Customer Reviews for

Reap the Wild Wind (Stratification Series #1)

Average Rating 4.5
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  • Posted December 9, 2008

    more from this reviewer

    Excellent prequel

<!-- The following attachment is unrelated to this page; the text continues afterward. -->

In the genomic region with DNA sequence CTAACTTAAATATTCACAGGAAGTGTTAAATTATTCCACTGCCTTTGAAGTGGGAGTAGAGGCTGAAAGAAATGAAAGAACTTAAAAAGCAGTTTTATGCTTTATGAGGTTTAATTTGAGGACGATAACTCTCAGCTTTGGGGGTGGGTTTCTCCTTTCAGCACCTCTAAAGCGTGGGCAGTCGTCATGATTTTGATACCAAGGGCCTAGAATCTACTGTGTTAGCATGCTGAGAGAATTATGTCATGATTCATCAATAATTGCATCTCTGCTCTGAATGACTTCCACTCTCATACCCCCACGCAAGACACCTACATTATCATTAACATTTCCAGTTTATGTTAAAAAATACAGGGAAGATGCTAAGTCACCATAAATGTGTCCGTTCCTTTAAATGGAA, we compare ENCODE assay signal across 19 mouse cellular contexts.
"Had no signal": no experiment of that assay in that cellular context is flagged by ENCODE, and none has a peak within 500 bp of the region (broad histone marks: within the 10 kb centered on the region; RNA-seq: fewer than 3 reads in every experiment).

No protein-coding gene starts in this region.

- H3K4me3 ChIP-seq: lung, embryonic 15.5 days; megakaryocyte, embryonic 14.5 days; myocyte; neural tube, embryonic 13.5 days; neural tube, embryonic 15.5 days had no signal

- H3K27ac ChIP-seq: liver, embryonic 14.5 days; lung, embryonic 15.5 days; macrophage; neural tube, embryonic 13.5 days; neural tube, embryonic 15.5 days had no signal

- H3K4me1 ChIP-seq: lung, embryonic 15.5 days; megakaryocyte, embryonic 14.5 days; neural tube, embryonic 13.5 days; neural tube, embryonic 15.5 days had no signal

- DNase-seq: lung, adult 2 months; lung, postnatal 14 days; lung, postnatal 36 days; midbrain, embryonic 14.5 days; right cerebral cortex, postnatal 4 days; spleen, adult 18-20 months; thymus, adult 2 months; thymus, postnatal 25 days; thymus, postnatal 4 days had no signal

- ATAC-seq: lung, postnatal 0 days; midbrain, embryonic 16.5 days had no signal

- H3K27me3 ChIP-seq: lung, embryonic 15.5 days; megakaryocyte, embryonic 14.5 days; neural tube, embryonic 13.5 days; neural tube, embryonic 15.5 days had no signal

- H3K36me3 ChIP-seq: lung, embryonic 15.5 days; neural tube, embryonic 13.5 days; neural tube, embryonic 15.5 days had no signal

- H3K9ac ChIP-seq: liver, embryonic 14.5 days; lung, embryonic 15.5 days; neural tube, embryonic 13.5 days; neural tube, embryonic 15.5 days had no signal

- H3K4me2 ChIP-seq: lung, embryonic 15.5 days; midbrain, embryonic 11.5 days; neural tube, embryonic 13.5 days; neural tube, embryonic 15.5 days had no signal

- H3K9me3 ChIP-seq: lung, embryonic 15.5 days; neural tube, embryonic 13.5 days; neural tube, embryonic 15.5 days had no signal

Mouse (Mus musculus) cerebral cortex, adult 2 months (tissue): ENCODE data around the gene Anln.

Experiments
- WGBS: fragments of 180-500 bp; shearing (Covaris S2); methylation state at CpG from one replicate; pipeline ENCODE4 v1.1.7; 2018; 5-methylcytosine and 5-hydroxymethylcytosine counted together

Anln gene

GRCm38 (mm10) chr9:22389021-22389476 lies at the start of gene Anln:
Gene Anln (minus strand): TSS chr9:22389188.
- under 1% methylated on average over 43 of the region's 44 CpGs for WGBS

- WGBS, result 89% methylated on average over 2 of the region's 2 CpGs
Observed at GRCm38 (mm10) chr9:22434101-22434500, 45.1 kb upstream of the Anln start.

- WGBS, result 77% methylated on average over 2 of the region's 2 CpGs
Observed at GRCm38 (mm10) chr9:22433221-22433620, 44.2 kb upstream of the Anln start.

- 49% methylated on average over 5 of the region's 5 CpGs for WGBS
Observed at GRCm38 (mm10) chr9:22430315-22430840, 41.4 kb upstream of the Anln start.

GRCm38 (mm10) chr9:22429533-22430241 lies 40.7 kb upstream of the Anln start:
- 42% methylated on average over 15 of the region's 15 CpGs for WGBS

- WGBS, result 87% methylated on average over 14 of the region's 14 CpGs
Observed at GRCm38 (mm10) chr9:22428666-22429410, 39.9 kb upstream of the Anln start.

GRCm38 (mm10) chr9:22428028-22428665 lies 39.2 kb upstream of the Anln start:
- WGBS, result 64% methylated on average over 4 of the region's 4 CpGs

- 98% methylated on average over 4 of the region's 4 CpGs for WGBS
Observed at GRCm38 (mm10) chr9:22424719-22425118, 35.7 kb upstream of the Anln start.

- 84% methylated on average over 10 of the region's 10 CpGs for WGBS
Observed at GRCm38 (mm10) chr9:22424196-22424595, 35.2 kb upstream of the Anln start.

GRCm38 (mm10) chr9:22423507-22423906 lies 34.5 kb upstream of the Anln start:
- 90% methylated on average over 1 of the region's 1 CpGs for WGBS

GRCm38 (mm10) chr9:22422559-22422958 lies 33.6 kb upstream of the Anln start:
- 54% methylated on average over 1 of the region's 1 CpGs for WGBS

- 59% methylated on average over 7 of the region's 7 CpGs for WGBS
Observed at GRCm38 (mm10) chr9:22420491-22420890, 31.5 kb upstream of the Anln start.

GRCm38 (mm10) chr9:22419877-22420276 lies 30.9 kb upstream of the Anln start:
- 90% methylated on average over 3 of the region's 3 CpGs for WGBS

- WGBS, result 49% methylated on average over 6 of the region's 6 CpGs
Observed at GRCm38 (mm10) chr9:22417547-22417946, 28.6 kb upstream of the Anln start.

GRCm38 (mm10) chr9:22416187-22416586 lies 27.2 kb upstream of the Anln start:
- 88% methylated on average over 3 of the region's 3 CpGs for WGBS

On planet Cersi, the races of The Om¿ray, Oud and Tikitik each possesses clearly marked territory rarely except during the coming of age Passage does a member of one species trespass into the lands owned by the other two as that are key segments of the three principles that make up the planetary governance. The other criticality is that change is bad so nothing must transform on Cersi. Within the territory of the most privative of the three species, the Om¿ray, are small tribal villages in which villagers except during the Passage never visit their neighboring villages as it has always been this way and will always be this way. --- However aliens from the Trade Pact worlds of outer space arrive on Cersi. By their coming, they devastate the interrelationships between the species because regardless change has arrived from space. At the same time of the alien landing, an Om¿ray female Arylis Sarc begins her rite of Passage trek by examining the outlawed M¿hir power as she believes she can harness its usage, which will save her species from extinction as she fears the other two species and now this first contact outer space race will ultimately destroy them unless they embrace radical change. --- Fans of the Trade Pact Universe trilogy will cherish the fabulous first act of the Stratification series, which is a prequel of the Clans when they still were planet bound. Although the story line provides a deep look into the three cultures especially the Om¿ray, the action is non-stop as Julie E. Czerneda uses events for the audience to learn how the species lived before the first encounter and the beginning of the changes caused by the alien landing, which means Star Trek¿s Prime Directive is an impossible sham. Their coming encourages Arylis Sarc to further explore the taboo M¿hir. Thus REAP THE WILD WIND is a coming of age science fiction tale at a time when people must choose between maintaining the status quo of centuries of customs and tradition vs. reaping the benefits of progress. --- Harriet Klausner

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